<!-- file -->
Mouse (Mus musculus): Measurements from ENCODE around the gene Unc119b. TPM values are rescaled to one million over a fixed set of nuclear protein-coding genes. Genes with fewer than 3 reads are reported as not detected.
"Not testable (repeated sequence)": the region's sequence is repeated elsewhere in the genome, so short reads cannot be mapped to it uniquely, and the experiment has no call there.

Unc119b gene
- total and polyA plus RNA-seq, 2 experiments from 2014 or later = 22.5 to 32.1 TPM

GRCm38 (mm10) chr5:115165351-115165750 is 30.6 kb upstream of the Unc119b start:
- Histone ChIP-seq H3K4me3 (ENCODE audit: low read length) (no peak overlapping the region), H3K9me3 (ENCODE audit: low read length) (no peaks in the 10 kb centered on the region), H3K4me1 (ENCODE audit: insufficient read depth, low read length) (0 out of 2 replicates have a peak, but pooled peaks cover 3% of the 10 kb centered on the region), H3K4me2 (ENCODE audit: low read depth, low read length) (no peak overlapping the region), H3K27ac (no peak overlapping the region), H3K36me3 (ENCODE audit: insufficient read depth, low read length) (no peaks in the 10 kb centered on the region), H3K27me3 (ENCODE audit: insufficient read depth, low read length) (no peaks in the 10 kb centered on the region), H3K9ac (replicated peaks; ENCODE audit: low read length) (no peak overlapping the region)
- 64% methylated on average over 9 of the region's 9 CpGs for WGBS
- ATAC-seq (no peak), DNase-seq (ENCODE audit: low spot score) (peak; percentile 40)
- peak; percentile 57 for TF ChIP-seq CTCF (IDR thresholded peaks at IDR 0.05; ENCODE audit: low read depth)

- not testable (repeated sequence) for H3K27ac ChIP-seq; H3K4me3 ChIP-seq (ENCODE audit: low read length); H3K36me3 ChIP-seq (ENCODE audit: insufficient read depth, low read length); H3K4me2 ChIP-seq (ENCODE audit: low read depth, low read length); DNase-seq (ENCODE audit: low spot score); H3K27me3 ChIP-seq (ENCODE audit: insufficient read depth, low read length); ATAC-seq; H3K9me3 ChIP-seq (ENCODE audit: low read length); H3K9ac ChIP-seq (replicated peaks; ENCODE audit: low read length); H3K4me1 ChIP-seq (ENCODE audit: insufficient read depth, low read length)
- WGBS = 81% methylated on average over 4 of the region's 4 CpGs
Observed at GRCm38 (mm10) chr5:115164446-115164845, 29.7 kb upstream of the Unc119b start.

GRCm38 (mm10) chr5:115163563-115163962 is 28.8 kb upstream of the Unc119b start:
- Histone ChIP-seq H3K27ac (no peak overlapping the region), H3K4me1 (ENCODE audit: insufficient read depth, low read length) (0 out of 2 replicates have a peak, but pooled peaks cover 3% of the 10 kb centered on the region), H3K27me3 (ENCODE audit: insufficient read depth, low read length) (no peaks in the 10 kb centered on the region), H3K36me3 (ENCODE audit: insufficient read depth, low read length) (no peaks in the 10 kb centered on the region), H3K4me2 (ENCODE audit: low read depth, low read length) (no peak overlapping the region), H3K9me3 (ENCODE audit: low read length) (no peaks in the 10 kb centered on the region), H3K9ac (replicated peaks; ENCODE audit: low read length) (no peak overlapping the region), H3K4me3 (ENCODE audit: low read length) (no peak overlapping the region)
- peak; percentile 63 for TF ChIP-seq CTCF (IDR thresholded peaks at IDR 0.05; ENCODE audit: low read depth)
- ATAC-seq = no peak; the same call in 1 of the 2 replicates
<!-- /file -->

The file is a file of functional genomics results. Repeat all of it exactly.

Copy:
Mouse (Mus musculus): Measurements from ENCODE around the gene Unc119b. TPM values are rescaled to one million over a fixed set of nuclear protein-coding genes. Genes with fewer than 3 reads are reported as not detected.
"Not testable (repeated sequence)": the region's sequence is repeated elsewhere in the genome, so short reads cannot be mapped to it uniquely, and the experiment has no call there.

Unc119b gene
- total and polyA plus RNA-seq, 2 experiments from 2014 or later = 22.5 to 32.1 TPM

GRCm38 (mm10) chr5:115165351-115165750 is 30.6 kb upstream of the Unc119b start:
- Histone ChIP-seq H3K4me3 (ENCODE audit: low read length) (no peak overlapping the region), H3K9me3 (ENCODE audit: low read length) (no peaks in the 10 kb centered on the region), H3K4me1 (ENCODE audit: insufficient read depth, low read length) (0 out of 2 replicates have a peak, but pooled peaks cover 3% of the 10 kb centered on the region), H3K4me2 (ENCODE audit: low read depth, low read length) (no peak overlapping the region), H3K27ac (no peak overlapping the region), H3K36me3 (ENCODE audit: insufficient read depth, low read length) (no peaks in the 10 kb centered on the region), H3K27me3 (ENCODE audit: insufficient read depth, low read length) (no peaks in the 10 kb centered on the region), H3K9ac (replicated peaks; ENCODE audit: low read length) (no peak overlapping the region)
- 64% methylated on average over 9 of the region's 9 CpGs for WGBS
- ATAC-seq (no peak), DNase-seq (ENCODE audit: low spot score) (peak; percentile 40)
- peak; percentile 57 for TF ChIP-seq CTCF (IDR thresholded peaks at IDR 0.05; ENCODE audit: low read depth)

- not testable (repeated sequence) for H3K27ac ChIP-seq; H3K4me3 ChIP-seq (ENCODE audit: low read length); H3K36me3 ChIP-seq (ENCODE audit: insufficient read depth, low read length); H3K4me2 ChIP-seq (ENCODE audit: low read depth, low read length); DNase-seq (ENCODE audit: low spot score); H3K27me3 ChIP-seq (ENCODE audit: insufficient read depth, low read length); ATAC-seq; H3K9me3 ChIP-seq (ENCODE audit: low read length); H3K9ac ChIP-seq (replicated peaks; ENCODE audit: low read length); H3K4me1 ChIP-seq (ENCODE audit: insufficient read depth, low read length)
- WGBS = 81% methylated on average over 4 of the region's 4 CpGs
Observed at GRCm38 (mm10) chr5:115164446-115164845, 29.7 kb upstream of the Unc119b start.

GRCm38 (mm10) chr5:115163563-115163962 is 28.8 kb upstream of the Unc119b start:
- Histone ChIP-seq H3K27ac (no peak overlapping the region), H3K4me1 (ENCODE audit: insufficient read depth, low read length) (0 out of 2 replicates have a peak, but pooled peaks cover 3% of the 10 kb centered on the region), H3K27me3 (ENCODE audit: insufficient read depth, low read length) (no peaks in the 10 kb centered on the region), H3K36me3 (ENCODE audit: insufficient read depth, low read length) (no peaks in the 10 kb centered on the region), H3K4me2 (ENCODE audit: low read depth, low read length) (no peak overlapping the region), H3K9me3 (ENCODE audit: low read length) (no peaks in the 10 kb centered on the region), H3K9ac (replicated peaks; ENCODE audit: low read length) (no peak overlapping the region), H3K4me3 (ENCODE audit: low read length) (no peak overlapping the region)
- peak; percentile 63 for TF ChIP-seq CTCF (IDR thresholded peaks at IDR 0.05; ENCODE audit: low read depth)
- ATAC-seq = no peak; the same call in 1 of the 2 replicates